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What Can Other Professions Teach Us about Evaluation and Accountability in Education?

In a very productive exchange, Dean Millot and Corey Bower have been contemplating the professional status of education. Dean's most recent post, "Why Legally Recognized Professionalism is Necessary to Reasonable Teacher Accountability," is one of the best think pieces I've read in some time. Read the whole thing, but here's the central theme of the post:

Lawyers and doctors are not punished for undesired outcomes; they are accountable for doing what professionals should do given their client’s circumstances....As a legally recognized profession, teacher conduct would be judged by teachers, according to standards of educational care devised by teachers, applied to the client circumstances in question.

Dean's post links well with AEFA conference talks by Randi Weingarten and Richard Rothstein last weekend. Weingarten also drew on the medical metaphor to argue that "teachers are physicians of the mind." In her view, there is a difference between the most skilled physician and a miracle worker. Just as the best hospitals can't solve public health crises on their own, Weingarten argued that, "schools cannot beat back all personal, social, and economic challenges that kids have." In an op-ed last week, she also endorsed a professional standard similar to that proposed by Dean:

[Teachers] should be assessed on how they use test scores and other data to adjust their teaching to help students improve....The approach is akin to judging doctors on how they use the results of blood tests, X-rays, and the like to prescribe a course of treatment.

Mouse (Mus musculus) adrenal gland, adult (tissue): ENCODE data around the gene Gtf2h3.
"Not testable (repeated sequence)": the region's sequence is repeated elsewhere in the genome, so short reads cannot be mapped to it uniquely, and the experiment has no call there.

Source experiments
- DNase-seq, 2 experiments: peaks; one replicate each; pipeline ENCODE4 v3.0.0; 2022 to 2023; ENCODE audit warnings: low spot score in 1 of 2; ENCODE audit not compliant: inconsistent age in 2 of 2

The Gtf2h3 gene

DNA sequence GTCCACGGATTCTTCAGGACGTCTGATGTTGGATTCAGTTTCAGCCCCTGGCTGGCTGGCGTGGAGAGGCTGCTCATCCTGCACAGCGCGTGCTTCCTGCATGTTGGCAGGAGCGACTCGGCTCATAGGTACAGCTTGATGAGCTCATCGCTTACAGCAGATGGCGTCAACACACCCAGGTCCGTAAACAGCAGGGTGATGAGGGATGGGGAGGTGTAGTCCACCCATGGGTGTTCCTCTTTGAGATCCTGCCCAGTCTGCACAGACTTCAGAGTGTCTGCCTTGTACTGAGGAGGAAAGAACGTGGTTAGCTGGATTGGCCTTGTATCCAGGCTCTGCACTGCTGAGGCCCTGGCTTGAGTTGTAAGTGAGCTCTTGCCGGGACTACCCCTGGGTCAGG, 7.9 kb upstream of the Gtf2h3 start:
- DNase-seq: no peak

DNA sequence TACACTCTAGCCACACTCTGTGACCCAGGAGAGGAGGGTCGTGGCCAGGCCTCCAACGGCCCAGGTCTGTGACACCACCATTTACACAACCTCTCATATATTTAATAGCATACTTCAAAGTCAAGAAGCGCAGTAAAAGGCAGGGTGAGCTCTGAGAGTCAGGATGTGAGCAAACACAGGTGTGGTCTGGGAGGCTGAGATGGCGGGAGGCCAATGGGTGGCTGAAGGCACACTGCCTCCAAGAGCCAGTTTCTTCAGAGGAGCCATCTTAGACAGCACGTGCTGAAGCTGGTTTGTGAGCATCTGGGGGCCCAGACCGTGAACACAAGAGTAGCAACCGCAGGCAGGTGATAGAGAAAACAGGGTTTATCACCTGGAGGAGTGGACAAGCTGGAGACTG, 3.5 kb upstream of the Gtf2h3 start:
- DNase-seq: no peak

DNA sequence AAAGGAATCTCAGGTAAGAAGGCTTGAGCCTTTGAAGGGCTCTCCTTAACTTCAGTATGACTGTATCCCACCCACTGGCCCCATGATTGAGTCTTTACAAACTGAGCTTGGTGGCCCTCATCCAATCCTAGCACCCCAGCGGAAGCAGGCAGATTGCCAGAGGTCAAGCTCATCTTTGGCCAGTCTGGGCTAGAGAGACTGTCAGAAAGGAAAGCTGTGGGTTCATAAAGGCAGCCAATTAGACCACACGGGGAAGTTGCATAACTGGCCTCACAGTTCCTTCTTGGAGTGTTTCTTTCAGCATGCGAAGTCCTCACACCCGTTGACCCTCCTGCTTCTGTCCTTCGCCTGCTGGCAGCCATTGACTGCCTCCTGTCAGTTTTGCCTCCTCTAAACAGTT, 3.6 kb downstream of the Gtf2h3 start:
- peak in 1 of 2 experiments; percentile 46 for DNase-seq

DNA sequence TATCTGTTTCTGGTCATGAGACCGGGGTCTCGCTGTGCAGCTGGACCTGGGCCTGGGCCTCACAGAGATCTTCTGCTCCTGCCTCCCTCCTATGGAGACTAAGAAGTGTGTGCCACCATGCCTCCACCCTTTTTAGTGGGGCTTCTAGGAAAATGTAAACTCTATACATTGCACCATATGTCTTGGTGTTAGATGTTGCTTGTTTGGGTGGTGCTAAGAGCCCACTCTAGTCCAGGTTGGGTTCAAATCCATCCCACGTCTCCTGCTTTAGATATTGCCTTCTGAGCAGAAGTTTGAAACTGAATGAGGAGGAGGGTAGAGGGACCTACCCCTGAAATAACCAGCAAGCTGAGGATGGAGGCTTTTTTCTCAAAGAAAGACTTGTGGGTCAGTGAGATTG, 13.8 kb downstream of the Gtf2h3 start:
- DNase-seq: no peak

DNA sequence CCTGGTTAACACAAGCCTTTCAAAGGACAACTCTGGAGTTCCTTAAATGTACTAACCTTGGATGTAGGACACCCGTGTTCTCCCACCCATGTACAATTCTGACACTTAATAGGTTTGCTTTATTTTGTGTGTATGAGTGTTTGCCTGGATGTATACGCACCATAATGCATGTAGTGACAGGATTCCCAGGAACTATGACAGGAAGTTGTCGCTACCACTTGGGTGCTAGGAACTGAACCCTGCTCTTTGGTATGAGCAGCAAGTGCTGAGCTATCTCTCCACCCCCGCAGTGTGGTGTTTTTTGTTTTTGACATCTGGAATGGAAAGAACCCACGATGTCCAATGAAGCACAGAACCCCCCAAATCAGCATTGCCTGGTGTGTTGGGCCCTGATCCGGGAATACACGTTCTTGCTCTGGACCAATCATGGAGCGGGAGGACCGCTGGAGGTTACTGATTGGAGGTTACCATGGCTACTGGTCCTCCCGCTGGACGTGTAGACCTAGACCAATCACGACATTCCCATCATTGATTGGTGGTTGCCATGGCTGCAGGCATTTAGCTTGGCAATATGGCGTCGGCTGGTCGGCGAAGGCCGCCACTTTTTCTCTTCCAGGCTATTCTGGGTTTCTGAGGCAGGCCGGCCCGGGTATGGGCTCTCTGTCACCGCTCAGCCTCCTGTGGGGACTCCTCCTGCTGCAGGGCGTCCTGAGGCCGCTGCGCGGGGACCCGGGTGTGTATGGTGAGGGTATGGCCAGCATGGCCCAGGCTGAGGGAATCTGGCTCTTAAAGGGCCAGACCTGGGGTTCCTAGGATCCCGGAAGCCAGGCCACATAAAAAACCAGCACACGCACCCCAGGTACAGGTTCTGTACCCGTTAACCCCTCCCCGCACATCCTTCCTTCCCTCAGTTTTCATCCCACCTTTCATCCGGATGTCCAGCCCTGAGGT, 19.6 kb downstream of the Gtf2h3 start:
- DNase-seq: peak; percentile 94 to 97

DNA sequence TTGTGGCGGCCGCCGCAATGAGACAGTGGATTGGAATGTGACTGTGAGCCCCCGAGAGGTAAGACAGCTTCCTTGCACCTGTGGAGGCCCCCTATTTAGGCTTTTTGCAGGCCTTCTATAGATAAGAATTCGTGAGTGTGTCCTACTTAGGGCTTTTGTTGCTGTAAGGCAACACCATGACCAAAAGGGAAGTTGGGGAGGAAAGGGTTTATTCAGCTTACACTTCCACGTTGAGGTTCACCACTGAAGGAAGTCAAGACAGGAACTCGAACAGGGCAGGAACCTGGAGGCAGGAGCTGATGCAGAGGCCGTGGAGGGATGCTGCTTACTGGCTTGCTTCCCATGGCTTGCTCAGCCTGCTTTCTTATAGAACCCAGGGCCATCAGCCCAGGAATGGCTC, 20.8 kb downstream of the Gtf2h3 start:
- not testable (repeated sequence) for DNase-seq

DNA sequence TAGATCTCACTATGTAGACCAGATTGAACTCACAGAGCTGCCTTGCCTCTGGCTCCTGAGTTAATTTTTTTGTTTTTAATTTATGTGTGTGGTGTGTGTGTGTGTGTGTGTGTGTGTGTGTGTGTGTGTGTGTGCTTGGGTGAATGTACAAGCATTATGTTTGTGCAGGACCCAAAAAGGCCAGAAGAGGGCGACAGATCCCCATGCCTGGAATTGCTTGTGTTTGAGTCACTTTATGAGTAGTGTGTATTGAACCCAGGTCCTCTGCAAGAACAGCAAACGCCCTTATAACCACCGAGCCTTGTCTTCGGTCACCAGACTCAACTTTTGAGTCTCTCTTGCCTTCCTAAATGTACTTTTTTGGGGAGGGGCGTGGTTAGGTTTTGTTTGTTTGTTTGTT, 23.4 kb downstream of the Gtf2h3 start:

In his talk, Rothstein drew on the experience of more fields than I can name (business, medicine, public works, etc). Despite many leaders' calls for education to mimic the private sector, Rothstein's review concluded that "private sector performance incentives rely primarily on subjective evaluations, not easily corrupted quantitative measurements." The central theme of the talk was that systems of measurement distort the processes they are intended to measure. The paper on which the talk is based - "Holding Accountability to Account: How Scholarship and Experience in Other Fields Inform Exploration of Performance Incentives in Education" - is a comparative/historical tour de force, and a must read if you're interested in the evaluation question.

Blog posts without positions generally fall on their face, but I still have more questions than answers about Dean's proposal. Here are the two questions I'm pondering:

* How do the processes of diagnosis, inference, and treatment in education differ from those in medicine and law, and what are the implications of these differences for "professional accountability?"